Fantasy or not, I’ll bet these are all valuable character traits.

So, what’s Hank’s fatal character flaw? What leads to his perpetual unhappiness?

He’s an alcoholic and womanizer!

Wrong again. Both are effect, we are looking for cause.

Uhhh.. Karen won’t take him back for good!

Right, that’s a part of it. But why?

He doesn’t know how to love!

Ok, give me one example of what that even means, not from TV or movies, and I’ll be at the bar with a billion dollars reward money you’ll never get 
(see how the train of thought originates from the Other/Matrix^?).

So, what here is vitally important about Mr. Moody and more importantly, his relationship?

Karen serves a vitally important position in Hank’s life, aside from the obvious. Describing her as his muse, Hank (likely being well versed in literature as his apartment would indicate) isn’t the type of individual to chuck around words whose meaning is unfamiliar to him.

Remember how steamed he got at the “LOL” girl? Hank takes the English language seriously, as any writer should.

In Greek mythology, Muses were the goddesses of the inspiration of literature and the arts.
 Hank knows Karen’s importance to him is far beyond ‘baby-momma’ and ‘significant-other.’ Her role is also a contributing factor to his writing, both superficially and as a source of inspiration/emotion.

This effect is likely even magnified when times are tumultuous between them.
 She and the relationship between them is integral to Hank on many levels. 

Hank’s perpetual seduction cycle and his drinking are likely the result of his lack of fulfillment coming from his inability to achieve his idealized object of desire (Karen + Becca + assorted fantasy of how they should co-exist together)
.

He realizes this is his own fault, the drinking and sexual encounters are both ways of escaping, satisfying desires associated with the ultimate goal, but leave him utterly empty. Hank, like many/most/all Americans has a gaping existential hole in his soul, and despite the astounding number of sexual encounters, literary successes and bottles of booze, and crappy yet phallic P-cars nothing quite ‘fits.’

It can be seen in the show, that when the group is united the pressure to maintain solidarity between members is a paramount pressure, especially on Hank (Becca understands this better than either adult. I’m sure somehow this is important).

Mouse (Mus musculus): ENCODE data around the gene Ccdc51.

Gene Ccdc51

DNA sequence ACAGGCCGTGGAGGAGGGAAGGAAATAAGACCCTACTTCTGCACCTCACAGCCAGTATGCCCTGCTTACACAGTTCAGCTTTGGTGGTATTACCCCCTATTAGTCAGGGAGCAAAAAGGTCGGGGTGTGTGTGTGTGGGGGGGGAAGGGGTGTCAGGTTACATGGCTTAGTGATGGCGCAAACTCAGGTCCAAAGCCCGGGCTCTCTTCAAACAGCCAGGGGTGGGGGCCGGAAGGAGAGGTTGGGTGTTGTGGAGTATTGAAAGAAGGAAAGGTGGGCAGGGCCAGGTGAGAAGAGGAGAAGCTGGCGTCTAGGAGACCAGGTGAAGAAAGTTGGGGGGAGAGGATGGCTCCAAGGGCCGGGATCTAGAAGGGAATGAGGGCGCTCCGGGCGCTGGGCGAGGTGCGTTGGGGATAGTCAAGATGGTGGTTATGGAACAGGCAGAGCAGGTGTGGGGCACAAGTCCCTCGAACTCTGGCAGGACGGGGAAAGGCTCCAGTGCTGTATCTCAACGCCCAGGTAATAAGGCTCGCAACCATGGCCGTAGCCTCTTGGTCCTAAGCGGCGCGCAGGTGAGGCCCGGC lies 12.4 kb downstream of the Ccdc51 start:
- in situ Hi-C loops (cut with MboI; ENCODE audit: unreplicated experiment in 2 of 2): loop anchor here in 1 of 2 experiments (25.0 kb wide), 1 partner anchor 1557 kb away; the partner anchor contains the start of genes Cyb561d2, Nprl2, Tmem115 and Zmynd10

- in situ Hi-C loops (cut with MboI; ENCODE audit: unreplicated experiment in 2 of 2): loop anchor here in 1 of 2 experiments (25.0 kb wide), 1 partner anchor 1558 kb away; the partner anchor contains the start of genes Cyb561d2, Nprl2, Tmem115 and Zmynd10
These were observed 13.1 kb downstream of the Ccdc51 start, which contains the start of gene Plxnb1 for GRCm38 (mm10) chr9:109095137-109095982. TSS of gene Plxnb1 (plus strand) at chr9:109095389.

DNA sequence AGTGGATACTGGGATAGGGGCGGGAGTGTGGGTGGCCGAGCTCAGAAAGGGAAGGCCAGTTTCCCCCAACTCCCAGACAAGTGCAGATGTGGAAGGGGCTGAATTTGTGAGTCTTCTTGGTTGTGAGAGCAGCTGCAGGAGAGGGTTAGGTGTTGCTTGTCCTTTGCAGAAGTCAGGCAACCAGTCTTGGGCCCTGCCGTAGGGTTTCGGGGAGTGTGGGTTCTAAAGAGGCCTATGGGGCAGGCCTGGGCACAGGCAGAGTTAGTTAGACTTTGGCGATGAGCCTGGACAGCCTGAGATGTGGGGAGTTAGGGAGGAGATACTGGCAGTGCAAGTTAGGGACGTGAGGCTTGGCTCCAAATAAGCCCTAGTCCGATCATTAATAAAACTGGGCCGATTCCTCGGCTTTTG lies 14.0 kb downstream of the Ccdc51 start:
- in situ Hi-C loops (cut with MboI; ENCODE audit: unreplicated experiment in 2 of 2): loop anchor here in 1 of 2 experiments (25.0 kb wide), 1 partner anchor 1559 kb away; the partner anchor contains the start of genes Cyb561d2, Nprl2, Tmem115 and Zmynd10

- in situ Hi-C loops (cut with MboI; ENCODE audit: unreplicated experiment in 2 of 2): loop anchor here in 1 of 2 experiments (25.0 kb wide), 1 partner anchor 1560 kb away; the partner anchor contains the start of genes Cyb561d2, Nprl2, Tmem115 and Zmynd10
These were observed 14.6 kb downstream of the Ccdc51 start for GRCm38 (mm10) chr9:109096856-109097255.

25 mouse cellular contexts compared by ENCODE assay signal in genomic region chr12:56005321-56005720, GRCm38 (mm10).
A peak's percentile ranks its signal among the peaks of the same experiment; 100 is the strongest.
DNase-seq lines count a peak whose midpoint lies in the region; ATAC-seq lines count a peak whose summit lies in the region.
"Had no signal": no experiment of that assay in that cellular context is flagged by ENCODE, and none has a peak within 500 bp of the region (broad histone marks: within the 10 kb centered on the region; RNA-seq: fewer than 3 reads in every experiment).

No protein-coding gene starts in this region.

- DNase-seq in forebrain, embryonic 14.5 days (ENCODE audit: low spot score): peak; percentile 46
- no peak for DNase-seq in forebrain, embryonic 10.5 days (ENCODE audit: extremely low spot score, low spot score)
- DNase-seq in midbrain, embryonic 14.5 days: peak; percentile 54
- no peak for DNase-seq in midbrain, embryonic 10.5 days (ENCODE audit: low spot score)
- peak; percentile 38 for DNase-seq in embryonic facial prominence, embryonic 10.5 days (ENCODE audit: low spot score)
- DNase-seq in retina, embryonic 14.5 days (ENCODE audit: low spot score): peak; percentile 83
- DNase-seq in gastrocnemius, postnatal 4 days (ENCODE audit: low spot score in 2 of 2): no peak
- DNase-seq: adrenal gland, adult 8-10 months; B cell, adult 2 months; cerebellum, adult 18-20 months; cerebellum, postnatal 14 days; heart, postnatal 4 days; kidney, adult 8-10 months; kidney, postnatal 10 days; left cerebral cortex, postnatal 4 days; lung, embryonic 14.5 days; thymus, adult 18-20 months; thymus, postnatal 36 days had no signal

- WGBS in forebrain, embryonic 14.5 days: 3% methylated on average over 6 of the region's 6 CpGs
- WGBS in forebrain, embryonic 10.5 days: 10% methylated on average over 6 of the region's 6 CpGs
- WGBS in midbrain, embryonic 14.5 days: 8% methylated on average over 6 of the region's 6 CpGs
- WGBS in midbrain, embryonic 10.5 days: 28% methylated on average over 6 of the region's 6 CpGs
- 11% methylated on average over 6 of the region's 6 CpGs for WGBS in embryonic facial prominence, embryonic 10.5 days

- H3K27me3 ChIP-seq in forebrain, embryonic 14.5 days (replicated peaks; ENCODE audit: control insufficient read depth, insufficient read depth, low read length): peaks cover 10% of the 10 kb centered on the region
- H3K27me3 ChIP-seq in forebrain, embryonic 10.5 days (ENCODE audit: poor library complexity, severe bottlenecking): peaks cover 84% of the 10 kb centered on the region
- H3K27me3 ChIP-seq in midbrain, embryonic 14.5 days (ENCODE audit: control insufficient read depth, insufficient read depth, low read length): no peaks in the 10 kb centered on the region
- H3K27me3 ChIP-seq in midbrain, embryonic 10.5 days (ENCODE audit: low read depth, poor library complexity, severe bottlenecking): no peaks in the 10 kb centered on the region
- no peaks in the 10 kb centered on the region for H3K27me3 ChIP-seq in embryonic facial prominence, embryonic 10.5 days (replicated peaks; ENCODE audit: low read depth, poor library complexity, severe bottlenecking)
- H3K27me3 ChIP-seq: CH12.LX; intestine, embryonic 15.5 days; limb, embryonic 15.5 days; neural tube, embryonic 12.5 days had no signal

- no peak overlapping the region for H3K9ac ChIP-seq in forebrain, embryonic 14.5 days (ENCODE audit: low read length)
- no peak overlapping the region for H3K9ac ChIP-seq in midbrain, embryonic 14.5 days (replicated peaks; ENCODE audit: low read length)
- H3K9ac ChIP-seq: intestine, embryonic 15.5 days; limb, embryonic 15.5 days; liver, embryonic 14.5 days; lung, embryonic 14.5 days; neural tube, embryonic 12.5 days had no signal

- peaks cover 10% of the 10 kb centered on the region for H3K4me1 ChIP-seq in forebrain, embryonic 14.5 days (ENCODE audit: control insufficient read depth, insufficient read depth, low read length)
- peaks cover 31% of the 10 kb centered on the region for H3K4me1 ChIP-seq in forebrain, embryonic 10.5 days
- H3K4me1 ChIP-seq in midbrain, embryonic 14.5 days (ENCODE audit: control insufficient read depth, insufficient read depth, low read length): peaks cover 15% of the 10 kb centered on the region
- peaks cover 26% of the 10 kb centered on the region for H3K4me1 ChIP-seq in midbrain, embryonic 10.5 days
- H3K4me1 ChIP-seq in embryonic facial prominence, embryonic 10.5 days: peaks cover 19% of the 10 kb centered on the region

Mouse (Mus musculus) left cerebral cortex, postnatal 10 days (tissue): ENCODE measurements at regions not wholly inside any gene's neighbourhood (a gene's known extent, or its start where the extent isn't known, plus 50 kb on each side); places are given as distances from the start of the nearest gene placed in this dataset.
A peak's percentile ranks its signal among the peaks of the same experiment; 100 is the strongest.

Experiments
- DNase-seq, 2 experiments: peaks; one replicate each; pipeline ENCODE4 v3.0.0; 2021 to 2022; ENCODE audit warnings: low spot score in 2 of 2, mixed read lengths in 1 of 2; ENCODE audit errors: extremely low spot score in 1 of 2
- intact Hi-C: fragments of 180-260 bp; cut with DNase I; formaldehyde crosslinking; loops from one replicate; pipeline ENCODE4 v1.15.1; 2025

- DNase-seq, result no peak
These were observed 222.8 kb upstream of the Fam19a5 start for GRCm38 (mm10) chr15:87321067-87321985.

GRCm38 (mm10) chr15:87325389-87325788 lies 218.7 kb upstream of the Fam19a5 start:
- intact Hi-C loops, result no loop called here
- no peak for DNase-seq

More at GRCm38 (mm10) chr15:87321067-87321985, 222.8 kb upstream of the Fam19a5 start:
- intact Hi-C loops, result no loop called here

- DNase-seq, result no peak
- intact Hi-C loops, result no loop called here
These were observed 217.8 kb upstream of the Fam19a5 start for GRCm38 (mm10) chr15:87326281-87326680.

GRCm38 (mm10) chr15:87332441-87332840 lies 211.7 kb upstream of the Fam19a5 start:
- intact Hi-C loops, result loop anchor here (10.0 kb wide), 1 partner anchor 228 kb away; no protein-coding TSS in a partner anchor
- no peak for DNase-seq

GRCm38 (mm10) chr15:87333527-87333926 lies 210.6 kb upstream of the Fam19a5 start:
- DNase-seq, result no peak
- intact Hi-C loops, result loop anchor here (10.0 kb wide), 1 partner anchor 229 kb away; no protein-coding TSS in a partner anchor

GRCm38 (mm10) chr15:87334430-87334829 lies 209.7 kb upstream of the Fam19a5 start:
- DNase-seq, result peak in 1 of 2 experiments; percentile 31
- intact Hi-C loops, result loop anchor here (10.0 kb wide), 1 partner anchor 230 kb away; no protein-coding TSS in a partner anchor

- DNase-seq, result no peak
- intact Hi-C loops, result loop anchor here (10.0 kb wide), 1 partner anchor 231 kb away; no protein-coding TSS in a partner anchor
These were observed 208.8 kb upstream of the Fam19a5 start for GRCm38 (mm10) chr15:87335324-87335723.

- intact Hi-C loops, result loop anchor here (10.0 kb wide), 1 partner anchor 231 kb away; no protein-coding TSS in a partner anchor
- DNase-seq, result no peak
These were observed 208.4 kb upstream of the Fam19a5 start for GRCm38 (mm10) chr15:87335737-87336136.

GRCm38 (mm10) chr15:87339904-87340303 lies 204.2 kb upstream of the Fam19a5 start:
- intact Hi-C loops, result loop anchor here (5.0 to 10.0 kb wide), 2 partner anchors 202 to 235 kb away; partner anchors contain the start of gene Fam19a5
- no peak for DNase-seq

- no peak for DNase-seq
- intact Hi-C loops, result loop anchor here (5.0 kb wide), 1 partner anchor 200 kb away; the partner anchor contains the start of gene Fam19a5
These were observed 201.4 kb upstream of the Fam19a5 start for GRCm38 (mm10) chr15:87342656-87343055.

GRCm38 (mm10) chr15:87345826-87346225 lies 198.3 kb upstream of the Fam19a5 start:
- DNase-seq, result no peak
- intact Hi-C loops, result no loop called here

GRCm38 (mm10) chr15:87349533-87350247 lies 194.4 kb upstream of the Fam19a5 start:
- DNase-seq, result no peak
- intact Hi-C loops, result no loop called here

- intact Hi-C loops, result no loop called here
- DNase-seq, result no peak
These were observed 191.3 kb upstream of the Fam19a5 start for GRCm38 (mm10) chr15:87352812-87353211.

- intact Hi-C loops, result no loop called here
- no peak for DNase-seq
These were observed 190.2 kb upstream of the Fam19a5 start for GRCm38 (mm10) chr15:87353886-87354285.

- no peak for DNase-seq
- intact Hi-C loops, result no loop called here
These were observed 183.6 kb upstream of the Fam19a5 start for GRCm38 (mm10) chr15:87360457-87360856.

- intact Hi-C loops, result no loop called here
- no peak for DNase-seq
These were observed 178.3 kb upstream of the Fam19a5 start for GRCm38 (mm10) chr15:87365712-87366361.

Inevitably, something he does, some skeleton in his closet or some other event he is at least partially responsible for ruins the relationship forcing another wedge into the achievement of the fantasy. It’s possible the pressure of such a goal gives Hank anxiety resulting from his fear that he himself will ruin it, causing a self-fulfilling prophecy where his actions push him further away from that very goal.

What if he is also afraid that the destination is his only motivation? (Note how destructive he is when he thinks all hope is lost.)

What happens if he nearly achieves it and again it doesn’t work out? What then? What if he reaches this destination, it ends in failure and ties are severed, all hope is lost?

His only true goal is gone.
 You ever heard, “Never meet your heroes?”

Well, it works both ways. Heroes and dreams are just that: idealized fantasies that will never, ever live up to your expectations.

Maybe Hank knows this and simultaneously keeps this fantasy ‘at bay,’ possible, yet unattainable. Achieving it, coming to terms with how much it lacks in comparison to his ideal conception of it would likely destroy him.

Additionally, his art, his works, all these products (even his contribution to Kali’s lyrics) come from this pain, this absence.
 This void is central to his character, and he knows it. 
Without it, what’s left?

As consummate bad-ass/genius/seducer/only interesting Brit ever Oscar Wilde (may) have said: 
“There are only two tragedies in life: one is not getting what one wants, and the other is getting it.”

Maybe he was right.